Lynch and Swift (2008) (15) have acknowledged the published information on the role of ozone as an optional, complementary root canal disinfectant and concluded that “as ozone is the most powerful antimicrobial and oxidant we can use in endodontics, and as aqueous ozone revealed the highest level of biocompatibility compared with commonly used antiseptics, then it is fairly obvious that ozone should be used to help combat the microorganisms associated with infected root canals”.
Clinical application of ozone in cases of caries
Baysan and Lynch (16,17) have investigated and clinically assessed the effect of ozone on 70 primary root caries lesions in 26 patients. Prior to the treatment, a biopsy was taken from the centre of the caries (half of the lesion) in order to determine the number of colony-forming bacteria as a reference value. After 10 or 20 seconds of treatment with ozone gas, the second half of the exposed lesion was removed in order to analyze the bacteria content. Treatment with ozone gas significantly reduced the number of micro-organisms in the primary root caries lesions in a time-dependent manner with no sign of side effects.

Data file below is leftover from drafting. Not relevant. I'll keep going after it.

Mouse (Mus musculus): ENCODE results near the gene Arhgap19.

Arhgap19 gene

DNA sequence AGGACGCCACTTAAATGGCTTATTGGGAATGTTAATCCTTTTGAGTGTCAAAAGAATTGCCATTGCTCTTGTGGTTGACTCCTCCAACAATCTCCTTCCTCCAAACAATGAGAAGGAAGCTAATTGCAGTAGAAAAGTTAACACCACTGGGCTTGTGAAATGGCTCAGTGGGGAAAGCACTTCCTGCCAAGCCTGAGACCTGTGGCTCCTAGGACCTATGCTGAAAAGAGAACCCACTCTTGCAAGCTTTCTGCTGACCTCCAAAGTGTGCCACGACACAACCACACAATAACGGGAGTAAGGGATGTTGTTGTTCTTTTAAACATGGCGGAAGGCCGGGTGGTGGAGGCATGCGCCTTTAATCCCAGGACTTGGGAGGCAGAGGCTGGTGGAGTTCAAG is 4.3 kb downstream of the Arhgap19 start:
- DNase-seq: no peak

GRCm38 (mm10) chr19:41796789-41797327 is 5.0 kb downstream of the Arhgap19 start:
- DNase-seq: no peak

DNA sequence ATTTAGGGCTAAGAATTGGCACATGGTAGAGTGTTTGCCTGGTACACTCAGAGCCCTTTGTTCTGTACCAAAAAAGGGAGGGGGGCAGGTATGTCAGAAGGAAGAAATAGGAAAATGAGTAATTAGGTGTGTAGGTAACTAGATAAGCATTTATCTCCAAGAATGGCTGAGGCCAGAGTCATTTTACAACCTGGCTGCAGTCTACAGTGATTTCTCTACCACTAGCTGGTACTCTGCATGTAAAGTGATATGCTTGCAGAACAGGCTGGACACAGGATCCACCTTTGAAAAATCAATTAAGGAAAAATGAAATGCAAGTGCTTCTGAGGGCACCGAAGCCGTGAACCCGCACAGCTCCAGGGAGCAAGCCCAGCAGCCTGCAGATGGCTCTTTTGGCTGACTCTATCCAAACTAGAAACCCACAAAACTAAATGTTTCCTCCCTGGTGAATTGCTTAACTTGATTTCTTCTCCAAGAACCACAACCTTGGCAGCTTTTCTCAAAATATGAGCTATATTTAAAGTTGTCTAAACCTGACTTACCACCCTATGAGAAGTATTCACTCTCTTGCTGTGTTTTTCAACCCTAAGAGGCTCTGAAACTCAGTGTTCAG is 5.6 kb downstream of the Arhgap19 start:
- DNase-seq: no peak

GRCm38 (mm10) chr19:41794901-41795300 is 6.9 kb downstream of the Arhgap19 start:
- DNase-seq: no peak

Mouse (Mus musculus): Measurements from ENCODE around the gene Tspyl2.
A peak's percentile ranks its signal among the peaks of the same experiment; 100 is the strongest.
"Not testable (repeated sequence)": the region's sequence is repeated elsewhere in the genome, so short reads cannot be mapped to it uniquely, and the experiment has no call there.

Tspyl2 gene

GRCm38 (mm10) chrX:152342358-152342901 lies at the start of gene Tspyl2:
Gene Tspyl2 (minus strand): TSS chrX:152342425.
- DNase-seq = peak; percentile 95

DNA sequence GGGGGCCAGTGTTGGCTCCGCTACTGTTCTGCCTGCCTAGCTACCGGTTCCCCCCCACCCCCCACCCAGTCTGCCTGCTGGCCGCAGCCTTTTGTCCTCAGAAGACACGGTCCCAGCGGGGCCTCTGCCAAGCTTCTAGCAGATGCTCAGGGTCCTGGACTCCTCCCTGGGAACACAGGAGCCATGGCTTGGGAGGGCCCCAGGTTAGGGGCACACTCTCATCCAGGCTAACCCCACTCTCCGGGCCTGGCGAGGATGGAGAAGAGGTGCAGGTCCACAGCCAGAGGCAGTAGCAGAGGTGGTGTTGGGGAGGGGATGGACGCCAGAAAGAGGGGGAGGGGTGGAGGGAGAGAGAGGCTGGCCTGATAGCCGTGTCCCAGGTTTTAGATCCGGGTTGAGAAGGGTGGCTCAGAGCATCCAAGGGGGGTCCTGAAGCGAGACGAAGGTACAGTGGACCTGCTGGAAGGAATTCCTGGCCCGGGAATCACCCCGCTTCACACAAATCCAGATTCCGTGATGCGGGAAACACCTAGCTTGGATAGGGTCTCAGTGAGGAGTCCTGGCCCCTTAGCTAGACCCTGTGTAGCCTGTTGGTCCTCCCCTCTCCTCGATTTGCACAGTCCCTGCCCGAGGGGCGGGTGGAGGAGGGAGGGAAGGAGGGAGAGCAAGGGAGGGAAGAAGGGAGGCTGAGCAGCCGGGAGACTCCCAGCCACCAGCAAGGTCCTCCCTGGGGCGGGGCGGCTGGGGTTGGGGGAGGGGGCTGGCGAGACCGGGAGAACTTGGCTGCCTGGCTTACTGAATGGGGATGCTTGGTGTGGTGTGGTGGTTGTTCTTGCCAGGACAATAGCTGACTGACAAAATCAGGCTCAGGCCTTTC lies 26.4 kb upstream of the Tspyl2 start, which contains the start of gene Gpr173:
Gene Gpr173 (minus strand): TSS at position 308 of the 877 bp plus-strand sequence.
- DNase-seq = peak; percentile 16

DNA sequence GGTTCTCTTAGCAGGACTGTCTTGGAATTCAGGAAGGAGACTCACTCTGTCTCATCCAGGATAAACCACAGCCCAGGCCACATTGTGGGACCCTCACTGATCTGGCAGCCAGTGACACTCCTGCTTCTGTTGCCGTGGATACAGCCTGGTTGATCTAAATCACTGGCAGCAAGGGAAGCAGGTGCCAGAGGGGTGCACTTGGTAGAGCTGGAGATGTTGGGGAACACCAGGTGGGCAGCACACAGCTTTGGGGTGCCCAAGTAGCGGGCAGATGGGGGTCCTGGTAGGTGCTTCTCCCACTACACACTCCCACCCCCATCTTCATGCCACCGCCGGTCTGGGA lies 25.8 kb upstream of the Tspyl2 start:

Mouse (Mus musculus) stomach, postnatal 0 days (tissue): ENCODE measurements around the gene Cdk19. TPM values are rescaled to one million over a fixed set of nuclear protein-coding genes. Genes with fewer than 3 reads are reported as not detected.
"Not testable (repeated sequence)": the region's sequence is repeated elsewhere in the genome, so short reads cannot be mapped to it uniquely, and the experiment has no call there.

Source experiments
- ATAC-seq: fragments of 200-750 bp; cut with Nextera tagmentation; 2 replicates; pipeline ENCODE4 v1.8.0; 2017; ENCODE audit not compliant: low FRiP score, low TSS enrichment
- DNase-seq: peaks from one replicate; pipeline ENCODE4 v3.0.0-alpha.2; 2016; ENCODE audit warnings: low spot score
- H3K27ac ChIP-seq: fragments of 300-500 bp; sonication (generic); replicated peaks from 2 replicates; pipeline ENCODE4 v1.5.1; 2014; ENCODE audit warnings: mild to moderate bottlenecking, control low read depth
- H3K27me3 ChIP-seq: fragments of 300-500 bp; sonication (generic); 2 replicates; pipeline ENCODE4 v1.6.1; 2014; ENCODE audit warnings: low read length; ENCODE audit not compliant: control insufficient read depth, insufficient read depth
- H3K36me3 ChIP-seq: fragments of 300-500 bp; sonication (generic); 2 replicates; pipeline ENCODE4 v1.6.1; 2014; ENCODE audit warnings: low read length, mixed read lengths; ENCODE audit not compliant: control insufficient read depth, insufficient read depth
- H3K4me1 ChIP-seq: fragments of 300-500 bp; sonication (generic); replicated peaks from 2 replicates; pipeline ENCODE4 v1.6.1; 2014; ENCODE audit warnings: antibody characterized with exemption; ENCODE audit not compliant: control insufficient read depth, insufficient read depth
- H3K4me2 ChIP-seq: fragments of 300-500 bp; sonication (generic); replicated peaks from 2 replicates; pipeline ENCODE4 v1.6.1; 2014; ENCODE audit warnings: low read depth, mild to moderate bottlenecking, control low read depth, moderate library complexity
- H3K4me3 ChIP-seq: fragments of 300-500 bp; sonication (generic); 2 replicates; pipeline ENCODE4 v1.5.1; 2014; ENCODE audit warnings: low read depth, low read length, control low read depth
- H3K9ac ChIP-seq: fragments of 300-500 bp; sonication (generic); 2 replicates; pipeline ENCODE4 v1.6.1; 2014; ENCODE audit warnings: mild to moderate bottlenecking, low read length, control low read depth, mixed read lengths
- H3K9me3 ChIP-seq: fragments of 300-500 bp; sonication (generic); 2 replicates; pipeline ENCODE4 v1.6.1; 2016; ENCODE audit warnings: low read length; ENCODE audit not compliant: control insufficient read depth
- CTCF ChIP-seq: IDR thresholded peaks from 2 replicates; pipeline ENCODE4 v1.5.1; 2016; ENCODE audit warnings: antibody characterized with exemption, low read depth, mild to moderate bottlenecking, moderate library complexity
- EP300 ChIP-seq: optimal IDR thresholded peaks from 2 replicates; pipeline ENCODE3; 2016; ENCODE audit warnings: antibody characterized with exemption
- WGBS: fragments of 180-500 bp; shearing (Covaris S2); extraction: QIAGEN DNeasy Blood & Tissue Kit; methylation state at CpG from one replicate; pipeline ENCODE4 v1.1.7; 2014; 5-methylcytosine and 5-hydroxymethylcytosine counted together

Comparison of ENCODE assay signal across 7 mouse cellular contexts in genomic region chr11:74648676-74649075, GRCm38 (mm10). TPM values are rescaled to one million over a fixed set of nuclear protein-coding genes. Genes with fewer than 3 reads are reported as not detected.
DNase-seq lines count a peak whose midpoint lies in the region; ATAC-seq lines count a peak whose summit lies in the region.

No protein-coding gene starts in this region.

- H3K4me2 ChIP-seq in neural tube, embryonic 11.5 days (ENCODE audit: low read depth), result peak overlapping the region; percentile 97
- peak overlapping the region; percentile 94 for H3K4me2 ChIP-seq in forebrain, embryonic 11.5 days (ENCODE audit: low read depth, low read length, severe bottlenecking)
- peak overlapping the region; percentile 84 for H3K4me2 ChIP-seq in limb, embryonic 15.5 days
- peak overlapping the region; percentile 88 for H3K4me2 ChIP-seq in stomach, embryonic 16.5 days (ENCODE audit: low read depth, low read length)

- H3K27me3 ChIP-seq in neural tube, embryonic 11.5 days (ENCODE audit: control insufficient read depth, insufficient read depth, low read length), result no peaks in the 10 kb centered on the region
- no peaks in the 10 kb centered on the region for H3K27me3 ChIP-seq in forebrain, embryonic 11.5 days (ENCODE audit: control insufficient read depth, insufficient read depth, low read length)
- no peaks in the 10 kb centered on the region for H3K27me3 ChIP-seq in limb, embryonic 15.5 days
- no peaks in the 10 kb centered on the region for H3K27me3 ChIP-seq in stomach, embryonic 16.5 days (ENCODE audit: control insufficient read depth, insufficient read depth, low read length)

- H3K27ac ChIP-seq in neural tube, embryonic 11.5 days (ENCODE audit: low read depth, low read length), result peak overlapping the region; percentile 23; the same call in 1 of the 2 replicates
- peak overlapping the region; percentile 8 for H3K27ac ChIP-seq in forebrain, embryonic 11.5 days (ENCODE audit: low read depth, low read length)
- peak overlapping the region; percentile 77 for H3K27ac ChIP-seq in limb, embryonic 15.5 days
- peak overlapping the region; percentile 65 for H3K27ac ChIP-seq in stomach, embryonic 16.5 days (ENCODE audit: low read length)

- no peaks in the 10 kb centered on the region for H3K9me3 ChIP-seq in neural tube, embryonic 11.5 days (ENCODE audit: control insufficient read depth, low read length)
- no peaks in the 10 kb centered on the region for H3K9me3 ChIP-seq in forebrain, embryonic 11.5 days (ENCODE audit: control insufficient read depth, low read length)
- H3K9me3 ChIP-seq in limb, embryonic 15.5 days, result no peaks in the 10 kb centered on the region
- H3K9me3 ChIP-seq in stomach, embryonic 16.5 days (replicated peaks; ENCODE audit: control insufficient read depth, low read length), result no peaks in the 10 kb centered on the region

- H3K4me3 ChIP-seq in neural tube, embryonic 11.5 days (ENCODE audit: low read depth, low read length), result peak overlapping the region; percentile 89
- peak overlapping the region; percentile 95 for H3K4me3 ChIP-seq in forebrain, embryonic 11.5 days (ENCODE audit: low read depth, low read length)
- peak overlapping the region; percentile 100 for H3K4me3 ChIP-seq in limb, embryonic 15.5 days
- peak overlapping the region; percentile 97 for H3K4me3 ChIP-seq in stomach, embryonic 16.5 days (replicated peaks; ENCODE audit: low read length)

Three months after the application of ozone, 33 out of 65 lesions (51%) exhibited an increase in hardness, 27 exhibited a fall in the degree of severity from index 2 to index 1 (52%) and 5 lesions remained unaffected. 51% of the root caries lesions had become hard. From these observations, the authors reasoned that this new form of treatment could be considered as an alternative to the conventional procedure (“drilling and filling”).